The bigger problem is that, once you get past the worrisome headline and suggestions at the beginning of the piece that the Devil has reappeared, you find detailed a type of stated loan that is far different from the earlier versions. The article focuses on the “Lite Doc” loan product available today from New York City’s Quontic Bank. To illustrate the calculated “flow” of the article, note that the third paragraph says ominously that the product “requires only verification of employment and two months worth of bank statements. For self-employed borrowers, it requires documentation of one year of profit and losses.” However, it is only when you get much further down into the article that other, stringent requirements of the “Lite Doc” loan are revealed, requirements that clearly make it a lot different from the low-doc/no-doc loans that have come before. For starters, a 40 percent down payment is required. Additionally, a borrower has to have a minimum credit score of 700, and must also be able to demonstrate at closing that they have a minimum of 12 months of PITI (principal, interest, taxes, and insurance) socked away in reserves. Plus, the product is not available for investment properties – owner-occupied only.

Sorry, but the borrower with a 700-plus credit score who can make a 40 percent down payment and have a full year of mortgage-related expenses set aside…is not the one who’s a threat to the U.S. economy.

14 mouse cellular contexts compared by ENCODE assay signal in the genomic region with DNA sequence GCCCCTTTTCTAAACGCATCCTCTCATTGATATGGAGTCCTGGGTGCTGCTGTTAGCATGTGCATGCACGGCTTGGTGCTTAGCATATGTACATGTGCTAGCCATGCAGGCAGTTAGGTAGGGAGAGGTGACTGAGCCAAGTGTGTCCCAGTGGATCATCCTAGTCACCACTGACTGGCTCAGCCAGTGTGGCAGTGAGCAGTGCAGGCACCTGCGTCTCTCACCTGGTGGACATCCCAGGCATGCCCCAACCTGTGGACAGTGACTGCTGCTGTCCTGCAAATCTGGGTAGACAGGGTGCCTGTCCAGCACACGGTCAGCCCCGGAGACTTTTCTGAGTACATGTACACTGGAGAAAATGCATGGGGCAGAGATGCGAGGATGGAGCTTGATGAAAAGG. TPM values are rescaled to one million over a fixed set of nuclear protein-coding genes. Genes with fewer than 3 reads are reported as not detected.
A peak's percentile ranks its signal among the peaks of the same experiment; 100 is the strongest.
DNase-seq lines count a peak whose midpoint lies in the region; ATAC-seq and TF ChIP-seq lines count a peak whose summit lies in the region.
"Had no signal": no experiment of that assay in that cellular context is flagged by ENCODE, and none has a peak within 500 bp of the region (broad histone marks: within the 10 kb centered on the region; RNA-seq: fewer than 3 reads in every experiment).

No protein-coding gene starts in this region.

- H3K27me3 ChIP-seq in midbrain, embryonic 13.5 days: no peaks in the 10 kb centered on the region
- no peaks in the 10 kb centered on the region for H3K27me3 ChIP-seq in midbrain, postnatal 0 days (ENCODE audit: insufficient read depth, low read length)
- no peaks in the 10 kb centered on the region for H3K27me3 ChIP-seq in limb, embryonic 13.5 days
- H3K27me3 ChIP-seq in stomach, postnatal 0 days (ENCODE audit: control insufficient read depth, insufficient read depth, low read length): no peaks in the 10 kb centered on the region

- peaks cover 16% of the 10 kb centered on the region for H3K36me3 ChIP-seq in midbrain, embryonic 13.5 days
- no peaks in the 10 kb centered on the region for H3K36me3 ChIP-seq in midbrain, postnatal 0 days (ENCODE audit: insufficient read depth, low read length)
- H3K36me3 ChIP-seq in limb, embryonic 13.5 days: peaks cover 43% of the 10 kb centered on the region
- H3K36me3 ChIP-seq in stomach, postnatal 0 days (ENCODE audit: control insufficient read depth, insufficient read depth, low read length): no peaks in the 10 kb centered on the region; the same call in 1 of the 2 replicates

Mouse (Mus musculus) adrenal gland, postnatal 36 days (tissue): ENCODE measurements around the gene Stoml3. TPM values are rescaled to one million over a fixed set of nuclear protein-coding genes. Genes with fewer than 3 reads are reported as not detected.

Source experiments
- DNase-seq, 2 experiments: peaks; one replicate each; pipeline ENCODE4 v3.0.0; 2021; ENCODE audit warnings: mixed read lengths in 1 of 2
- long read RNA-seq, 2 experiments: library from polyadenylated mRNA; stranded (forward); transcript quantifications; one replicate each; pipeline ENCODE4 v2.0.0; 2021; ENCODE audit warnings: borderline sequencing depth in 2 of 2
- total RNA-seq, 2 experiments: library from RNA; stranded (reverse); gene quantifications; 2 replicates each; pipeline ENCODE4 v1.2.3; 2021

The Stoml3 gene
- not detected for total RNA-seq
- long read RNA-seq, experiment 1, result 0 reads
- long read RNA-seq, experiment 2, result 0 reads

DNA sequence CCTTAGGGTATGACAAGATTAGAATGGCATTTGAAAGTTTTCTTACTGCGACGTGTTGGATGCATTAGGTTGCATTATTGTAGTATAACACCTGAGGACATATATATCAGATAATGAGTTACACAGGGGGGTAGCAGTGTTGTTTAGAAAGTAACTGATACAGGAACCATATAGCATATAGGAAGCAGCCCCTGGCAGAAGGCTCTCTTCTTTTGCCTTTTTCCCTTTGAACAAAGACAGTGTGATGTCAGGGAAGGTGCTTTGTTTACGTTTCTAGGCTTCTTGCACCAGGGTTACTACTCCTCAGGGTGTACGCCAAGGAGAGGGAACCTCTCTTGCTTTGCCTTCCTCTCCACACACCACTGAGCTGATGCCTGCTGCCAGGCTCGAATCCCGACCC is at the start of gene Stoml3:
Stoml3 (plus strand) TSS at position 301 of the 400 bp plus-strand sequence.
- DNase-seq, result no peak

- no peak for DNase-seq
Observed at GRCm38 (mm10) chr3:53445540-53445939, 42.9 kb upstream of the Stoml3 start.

The fact is that low- and no-documentation mortgage loans are terrific resources for people who have a more convoluted financial profile, like the professional entrepreneur. Full documentation underwriting requirements for people like that can be challenging. One of the biggest problems is that full-doc underwriting for the self-employed demands the review of two years of tax returns, and the numerous business deductions typically listed will lower net income, the figure in which lenders are interested when determining qualification. Limited doc loan options give those borrowers a viable alternative by which to secure financing; sweeping those options away entirely in the immediate aftermath of the housing crash was overkill, and, despite CNBC’s alarm-sounding, it is nice to see that they are becoming increasingly available once again.

The information contained here is for general information purposes only. The Financial Writer blog and Bob Yetman disclaim responsibility for any liability or loss incurred as a consequence of the use or application, either directly or indirectly, of any information presented herein. Nothing contained in this article, or any other article featured at this blog, should be construed as a solicitation or recommendation to engage in any financial transaction. You should seek the advice of a qualified professional before making any changes to your personal financial profile.